Spotlight On: Gyda Arber
Please Remember to Turn All Cell Phones & Electronic Devices ON Before the Performance
"I'm here for the show," one confused audience member said during a performance of Red Cloud Rising, a 2011 production by Gyda Arber. Red Cloud Rising is just one of several interactive experiences that Gyda Arber has produced over the years. You see, this isn't your typical night at the theater. In fact, Red Cloud Rising wasn't even in a theater at all, but in a swanky Wall Street boardroom.
The set-up was that of a mock job interview in which you are brought into the conference room of the fictitious Bydder Financial. There, you are told you will receive phone calls and text messages providing clues to solve the puzzles. It was an Alternate Reality Game (ARG), a combination of gaming and the real world. When Arber first came up with the idea, she knew she wanted to use a combination of voice calls and SMS messages. To achieve this, she used an open source application called Twilio, with which, in addition to some PHP coding, the back end of Red Cloud Rising was built. Red Cloud Rising ran for three months in 2011, with 500 people playing the game.
Arber is also known for creating Suspicious Package, an interactive "iPod Noir," in which the audience ends up playing all of the parts in the show. Audience members received a costume and an mp3 player upon arrival. Each mp3 player contained an audio visual file that was character specific and lines for the "characters" to read aloud. Suspicious Package went on to play at the Edinburg Fringe Festival and also spawned a sequel, Suspicious Package: Rx.
Arber said that she has always been drawn to theater that engages the audience in an active way rather than just let the play "wash over you. That's the beauty of live theater, to me - there are actual actors, there, in the room with you, and the most electric moments are when they acknowledge that fact, even if it's just a performer chastising an audience's lack of cell phone etiquette," she said. "I love it when the audience is a character in the show, even in a small way, like in [The 25th Annual] Putnam County Spelling Bee", Arber added.
These interactive experiences can be a bit tricky at times, because in addition to the element of live theater, there is the added element of not knowing how an audience member might react. Arber stated that she tends to work with actors she knows and trusts. Scripts are mostly just an outline and actors need to be able to think on their feet and improve rather quickly based on the audience. In terms of audience attendance, Arber said that she has definitely gotten a different audience for her work than the "standard" indie theater crowd, including strangers and people that don't normally attend Off-Off-Broadway shows.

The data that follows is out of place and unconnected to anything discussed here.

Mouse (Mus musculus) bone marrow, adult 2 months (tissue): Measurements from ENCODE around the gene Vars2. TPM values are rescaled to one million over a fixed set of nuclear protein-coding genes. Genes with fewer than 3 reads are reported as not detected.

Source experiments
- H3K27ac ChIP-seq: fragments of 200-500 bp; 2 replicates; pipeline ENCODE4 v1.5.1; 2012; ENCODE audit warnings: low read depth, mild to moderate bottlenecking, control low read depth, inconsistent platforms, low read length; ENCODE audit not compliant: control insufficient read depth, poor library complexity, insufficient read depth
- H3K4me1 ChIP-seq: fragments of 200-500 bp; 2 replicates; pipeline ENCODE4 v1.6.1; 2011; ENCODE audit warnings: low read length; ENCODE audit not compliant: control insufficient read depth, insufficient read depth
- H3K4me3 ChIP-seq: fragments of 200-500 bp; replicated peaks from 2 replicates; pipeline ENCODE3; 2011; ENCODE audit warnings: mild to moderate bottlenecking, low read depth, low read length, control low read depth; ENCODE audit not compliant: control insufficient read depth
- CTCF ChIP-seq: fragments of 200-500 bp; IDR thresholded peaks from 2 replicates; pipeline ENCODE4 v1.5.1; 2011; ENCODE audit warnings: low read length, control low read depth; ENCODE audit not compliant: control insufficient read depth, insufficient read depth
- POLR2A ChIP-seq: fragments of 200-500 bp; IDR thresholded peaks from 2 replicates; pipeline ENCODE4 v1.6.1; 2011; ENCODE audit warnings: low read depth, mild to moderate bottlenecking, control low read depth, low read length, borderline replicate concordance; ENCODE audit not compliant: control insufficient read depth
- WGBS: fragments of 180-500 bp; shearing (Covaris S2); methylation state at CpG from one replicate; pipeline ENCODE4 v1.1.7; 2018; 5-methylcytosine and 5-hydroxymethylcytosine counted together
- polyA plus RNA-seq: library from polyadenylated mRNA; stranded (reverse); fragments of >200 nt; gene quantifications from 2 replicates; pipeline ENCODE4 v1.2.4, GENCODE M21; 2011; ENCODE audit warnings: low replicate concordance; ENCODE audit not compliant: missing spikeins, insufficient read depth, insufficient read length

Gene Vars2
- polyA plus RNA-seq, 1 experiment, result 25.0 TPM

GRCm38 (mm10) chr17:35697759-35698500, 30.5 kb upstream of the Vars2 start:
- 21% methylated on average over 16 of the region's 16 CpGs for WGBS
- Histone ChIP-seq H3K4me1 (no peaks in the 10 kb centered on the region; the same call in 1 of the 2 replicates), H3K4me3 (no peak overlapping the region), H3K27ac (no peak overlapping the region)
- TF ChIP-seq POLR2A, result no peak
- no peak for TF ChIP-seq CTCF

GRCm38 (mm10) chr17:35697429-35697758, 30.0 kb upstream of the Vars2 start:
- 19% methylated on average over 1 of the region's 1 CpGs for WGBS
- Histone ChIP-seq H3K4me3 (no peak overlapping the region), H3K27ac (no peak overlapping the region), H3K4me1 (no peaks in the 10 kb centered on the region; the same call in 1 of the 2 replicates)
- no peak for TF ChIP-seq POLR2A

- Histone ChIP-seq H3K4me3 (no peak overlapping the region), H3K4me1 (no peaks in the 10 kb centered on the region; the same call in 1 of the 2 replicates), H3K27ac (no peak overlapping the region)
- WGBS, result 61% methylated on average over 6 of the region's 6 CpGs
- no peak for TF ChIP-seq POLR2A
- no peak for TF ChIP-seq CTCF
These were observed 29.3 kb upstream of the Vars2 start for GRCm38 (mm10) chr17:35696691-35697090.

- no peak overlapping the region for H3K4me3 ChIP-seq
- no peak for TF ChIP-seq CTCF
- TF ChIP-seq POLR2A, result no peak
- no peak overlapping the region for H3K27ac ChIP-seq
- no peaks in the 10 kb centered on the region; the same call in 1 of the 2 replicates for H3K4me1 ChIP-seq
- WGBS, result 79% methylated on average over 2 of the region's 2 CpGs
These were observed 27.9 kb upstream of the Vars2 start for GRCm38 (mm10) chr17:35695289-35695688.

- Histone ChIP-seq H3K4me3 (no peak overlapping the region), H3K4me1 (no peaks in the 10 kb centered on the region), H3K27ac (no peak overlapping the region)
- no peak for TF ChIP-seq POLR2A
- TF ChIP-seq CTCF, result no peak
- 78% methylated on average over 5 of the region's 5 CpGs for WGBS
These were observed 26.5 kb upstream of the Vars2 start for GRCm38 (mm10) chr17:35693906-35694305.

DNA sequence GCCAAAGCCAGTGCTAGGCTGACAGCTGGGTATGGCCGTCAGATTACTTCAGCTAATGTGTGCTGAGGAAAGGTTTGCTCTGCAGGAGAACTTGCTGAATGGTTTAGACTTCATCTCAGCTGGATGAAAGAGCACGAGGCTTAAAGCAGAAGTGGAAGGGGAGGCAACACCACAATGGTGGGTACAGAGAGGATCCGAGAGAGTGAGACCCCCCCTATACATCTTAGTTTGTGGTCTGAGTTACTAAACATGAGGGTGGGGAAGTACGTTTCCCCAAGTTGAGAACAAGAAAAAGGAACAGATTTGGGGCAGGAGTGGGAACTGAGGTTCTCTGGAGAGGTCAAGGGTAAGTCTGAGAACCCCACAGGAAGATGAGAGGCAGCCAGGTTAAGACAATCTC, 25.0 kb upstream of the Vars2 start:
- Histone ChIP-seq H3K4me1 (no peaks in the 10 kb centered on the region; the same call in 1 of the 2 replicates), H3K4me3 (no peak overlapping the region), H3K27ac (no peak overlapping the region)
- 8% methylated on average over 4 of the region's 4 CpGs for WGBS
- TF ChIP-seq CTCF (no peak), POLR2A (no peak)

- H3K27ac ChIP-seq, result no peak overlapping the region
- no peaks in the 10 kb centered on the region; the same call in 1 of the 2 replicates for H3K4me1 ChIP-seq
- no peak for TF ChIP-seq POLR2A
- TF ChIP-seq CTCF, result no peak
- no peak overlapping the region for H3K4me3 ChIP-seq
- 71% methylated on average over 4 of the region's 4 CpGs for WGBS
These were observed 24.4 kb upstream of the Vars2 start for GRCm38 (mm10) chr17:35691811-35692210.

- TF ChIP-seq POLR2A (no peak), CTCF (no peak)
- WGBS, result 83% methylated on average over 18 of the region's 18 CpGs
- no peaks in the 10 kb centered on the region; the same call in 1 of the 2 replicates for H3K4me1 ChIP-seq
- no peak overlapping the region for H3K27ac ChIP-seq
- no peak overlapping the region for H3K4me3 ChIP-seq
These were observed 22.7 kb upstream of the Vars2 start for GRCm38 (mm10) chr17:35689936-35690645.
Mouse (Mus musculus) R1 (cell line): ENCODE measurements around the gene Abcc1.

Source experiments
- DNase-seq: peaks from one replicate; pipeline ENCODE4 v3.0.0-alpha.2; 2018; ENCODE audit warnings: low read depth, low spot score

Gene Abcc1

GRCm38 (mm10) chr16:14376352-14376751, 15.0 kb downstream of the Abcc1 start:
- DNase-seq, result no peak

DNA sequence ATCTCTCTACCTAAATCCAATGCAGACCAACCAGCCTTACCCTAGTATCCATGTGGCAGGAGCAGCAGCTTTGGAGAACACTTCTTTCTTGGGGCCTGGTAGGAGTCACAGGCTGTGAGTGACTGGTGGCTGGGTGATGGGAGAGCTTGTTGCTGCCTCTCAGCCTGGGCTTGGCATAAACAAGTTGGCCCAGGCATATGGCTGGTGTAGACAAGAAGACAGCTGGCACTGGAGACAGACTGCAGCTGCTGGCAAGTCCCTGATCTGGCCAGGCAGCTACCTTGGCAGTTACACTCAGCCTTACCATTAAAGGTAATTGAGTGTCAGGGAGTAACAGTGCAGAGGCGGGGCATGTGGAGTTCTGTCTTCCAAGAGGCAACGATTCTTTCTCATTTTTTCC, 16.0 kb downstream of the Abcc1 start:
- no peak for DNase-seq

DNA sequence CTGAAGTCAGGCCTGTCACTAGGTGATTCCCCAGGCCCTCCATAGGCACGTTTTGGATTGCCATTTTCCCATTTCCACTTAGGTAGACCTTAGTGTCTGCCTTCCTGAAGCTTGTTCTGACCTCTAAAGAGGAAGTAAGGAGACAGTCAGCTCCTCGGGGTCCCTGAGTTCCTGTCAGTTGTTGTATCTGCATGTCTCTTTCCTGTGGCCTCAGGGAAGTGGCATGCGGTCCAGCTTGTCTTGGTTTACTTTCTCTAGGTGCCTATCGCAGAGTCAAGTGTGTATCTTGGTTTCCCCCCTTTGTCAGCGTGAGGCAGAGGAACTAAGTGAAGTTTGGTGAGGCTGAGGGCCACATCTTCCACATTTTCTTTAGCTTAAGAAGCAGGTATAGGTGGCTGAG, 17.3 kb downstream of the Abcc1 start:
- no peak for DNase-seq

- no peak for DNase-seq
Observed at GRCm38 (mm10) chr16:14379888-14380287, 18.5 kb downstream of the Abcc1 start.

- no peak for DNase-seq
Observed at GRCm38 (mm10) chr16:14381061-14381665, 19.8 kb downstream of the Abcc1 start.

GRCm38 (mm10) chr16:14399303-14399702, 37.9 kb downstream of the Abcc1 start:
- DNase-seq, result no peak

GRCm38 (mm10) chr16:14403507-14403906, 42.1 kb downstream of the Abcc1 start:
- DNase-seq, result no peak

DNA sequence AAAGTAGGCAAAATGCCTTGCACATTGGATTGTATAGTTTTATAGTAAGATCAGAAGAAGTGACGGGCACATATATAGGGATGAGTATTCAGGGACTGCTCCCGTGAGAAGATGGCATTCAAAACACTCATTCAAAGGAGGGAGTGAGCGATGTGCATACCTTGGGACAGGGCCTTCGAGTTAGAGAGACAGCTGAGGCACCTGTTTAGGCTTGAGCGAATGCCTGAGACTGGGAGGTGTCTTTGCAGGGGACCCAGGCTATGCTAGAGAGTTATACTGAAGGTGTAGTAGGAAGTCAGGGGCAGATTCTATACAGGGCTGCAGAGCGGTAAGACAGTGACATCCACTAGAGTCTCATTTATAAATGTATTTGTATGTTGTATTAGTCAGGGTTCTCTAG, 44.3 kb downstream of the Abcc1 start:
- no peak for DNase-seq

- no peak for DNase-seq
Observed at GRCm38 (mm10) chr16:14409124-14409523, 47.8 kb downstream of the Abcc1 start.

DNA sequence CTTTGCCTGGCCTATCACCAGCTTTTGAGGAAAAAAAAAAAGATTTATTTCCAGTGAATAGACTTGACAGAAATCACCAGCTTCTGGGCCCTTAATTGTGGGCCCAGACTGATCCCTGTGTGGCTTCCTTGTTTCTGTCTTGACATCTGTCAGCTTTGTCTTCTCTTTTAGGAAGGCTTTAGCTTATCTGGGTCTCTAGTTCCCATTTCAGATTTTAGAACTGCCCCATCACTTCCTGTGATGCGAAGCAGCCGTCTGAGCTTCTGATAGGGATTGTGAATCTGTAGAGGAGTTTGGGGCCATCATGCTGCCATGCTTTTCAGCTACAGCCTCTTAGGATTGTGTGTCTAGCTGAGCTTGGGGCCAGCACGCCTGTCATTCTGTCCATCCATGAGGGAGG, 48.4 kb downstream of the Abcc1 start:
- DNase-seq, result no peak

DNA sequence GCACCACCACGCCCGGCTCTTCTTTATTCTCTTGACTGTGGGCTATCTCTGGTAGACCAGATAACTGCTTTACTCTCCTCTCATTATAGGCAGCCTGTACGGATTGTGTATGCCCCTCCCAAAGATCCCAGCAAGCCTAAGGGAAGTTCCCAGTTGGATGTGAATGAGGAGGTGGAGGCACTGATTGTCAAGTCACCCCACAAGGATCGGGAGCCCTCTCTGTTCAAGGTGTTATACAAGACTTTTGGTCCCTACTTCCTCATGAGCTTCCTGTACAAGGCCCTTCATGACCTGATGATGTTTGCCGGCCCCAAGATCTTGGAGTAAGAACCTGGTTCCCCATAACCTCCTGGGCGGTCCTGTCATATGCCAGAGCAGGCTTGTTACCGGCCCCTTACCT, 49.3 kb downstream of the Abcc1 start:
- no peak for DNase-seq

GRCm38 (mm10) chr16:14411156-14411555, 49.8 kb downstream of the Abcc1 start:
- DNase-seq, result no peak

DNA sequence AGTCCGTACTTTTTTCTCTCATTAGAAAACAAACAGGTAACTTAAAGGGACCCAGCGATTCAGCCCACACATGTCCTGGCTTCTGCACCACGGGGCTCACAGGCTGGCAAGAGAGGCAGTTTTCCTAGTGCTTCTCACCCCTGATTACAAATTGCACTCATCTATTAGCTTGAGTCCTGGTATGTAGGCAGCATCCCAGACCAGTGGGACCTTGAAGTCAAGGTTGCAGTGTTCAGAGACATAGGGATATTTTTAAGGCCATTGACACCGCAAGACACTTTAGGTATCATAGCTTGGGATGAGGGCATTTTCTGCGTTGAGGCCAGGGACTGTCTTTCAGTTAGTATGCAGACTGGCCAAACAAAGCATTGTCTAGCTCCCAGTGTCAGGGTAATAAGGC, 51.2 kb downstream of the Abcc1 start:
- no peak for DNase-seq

"I'm thrilled that with the success of Sleep No More, people seem a lot more open to the idea of immersive and untraditional theatrical experiences. I'm hoping to see more and more of this kind of thing. There are a lot of amazing groups out there making all sorts of cool stuff. I love all of it!" Arber said when asked about the future of this unique type of theater.
Arber's latest foray into the world of immersive theater is called FutureMate, created with Brian Fountain, David Gochfeld, and Allen Hahn. This experience explores online dating in a post-apocalyptic world. After a catastrophic event, "The Cataclysm", which has wiped out most of the population, this "dating" is a government initiative designed to repopulate the world. FutureMate utilizes multiple platforms that include: futuremate.us (a government-run dating site), a commercial for the FutureMate system; gn0s1s.net (an anti-government manifesto); a guerilla-style anti-government print campaign; Twitter feeds from this post-apocalyptic world; and a cell phone-based speed-dating experience to pair audience members with one another. By the end of the show, each audience member will have met their match in this futuristic world. Whether or not they decide to move on from there is entirely up to them. Should you wish to find your post-Cataclysm match, FutureMate plays the last weekend of every month at the Film Society of Lincoln Center. For show details, visit the FSLC website.
Of course, the interactive theater experience isn't for everyone. As Arber has attested, there are still audience members who insist they are just there "for the show." But, artists like Arber prove that you can be more than just an audience member - and not even have to turn off your cell phone.